A CITY, VIOLENCE AND ITS RECOVERY
In September 1991, seemingly out of nowhere, a pogrom occurs in Hoyerswerda. A steadily growing crowd of “ordinary citizens” and neo-Nazis besieged the dormitory of GDR contract workers from Mozambique and Vietnam and the central accommodation for asylum seekers from Eastern Europe for an entire week. The mob broke windows and exploded incendiary devices. In full view of the public, the attacked people hide in fear of their lives, the police forces were overwhelmed, the pictures of the applauding crowd went around the world. The authorities saw no other way out than to evacuate the foreigners from the city. 32 people were injured, 82 arrested, only four convicted. In right-wing circles, Hoyerswerda was called the first “foreigner-free” city in the wake of the riots. The term “foreigner-free” was subsequently chosen as the first “Unword of the Year” in 1991. It was a turning point for Germany – the prelude to a wave of right-wing violence in the early 1990s.
The film “Hoyerswerda ’91” reconstructed the chronicle of the events of those seven days in September and their causes. On the other hand, it will take a look from today – 30 years later – at how the Fanal has been dealt with up to the present day. Hoyerswerda had a hard time recovering from the stigma of 1991, and since reunification it has been a shaken city whose population has shrunk from 70,000 to just under 30,000 today.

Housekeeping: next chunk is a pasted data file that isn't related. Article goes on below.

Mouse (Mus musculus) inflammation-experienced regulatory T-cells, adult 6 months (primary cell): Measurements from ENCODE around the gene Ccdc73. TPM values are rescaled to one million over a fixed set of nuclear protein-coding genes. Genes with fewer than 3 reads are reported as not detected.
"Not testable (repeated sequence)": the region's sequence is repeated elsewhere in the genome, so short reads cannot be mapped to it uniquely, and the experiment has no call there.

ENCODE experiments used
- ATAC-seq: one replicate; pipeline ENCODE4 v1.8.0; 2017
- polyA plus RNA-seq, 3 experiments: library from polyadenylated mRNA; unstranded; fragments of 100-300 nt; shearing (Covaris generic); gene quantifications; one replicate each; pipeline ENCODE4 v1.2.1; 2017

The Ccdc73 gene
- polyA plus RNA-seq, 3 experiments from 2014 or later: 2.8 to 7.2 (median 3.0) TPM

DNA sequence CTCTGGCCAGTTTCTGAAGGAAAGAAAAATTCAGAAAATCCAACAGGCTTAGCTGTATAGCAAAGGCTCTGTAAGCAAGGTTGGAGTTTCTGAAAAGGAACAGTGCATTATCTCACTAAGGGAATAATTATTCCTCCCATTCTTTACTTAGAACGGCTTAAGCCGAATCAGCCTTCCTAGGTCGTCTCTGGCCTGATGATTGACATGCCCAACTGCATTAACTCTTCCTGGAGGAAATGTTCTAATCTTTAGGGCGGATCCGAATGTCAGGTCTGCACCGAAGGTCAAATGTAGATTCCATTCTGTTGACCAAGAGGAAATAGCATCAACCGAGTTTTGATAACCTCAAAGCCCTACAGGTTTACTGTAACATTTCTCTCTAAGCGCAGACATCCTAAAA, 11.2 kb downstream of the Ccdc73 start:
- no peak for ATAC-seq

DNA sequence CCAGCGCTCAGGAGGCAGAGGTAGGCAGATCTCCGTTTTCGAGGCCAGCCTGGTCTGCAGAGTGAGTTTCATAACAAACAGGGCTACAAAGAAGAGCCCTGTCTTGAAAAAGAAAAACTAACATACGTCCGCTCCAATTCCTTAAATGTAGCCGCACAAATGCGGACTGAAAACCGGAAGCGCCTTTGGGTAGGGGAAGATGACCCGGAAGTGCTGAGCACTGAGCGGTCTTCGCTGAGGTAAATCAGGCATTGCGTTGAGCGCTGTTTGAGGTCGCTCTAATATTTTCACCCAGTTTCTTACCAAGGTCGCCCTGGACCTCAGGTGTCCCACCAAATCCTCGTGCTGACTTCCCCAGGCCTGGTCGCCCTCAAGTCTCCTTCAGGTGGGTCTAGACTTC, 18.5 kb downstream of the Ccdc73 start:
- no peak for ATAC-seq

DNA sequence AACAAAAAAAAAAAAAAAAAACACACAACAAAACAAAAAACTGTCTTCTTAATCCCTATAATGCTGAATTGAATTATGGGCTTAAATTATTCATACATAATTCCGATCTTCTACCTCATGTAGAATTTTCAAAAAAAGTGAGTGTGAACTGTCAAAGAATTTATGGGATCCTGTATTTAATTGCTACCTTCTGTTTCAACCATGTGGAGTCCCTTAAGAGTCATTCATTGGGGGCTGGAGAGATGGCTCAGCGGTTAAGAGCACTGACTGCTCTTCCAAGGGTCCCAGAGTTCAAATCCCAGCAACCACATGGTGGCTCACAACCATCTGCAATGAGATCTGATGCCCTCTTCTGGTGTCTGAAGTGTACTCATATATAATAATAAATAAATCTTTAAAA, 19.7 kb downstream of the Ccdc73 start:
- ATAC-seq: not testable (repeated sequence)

The film takes a look to three generations of “Hoyerswerd people” and looks at what traces the events of September 1991 left in their lives and what they themselves did with this legacy. In addition, the film will also increasingly tell from the perspective of the victims at the time, which has remained mostly underexposed in the last 30 years. The film also reconstructs the disastrous crisis management of the Saxon authorities at the time against the background of the asylum debate at the time. Already in the spring of 1991, the harbingers of the wave of violence that would break out in the fall were unmistakable. In the month of May alone, Saxony recorded one third of all right-wing extremist acts of violence recorded in Germany, without reacting adequately to them.
For the film, various people involved at the time and contemporary witnesses recalling once again the time of reunification, the riots in 1991 and how they were dealt with in the following decades:
There is David Macou, who lived in the GDR for twelve years as a contract worker and had to return to his native Mozambique overnight. There are the police officers Jörg Schwirtznik and Rainer Schölzel, who were completely overwhelmed on the ground as patrolman and hundred-man leader of the riot police, respectively, and felt largely abandoned by superiors and politics. There is Grit Lemke, director and author, who grew up in Hoyerswerda, experienced the riots first hand and eventually left Hoyerswerda because of the dominance of the right-wing. Today, she laments the prolonged silence and the lack of confrontation within the city. Among others, Gerhard Gundermann, the “singing digger driver” who commented on the events in numerous television appearances at the time, also has his comments in archive footage.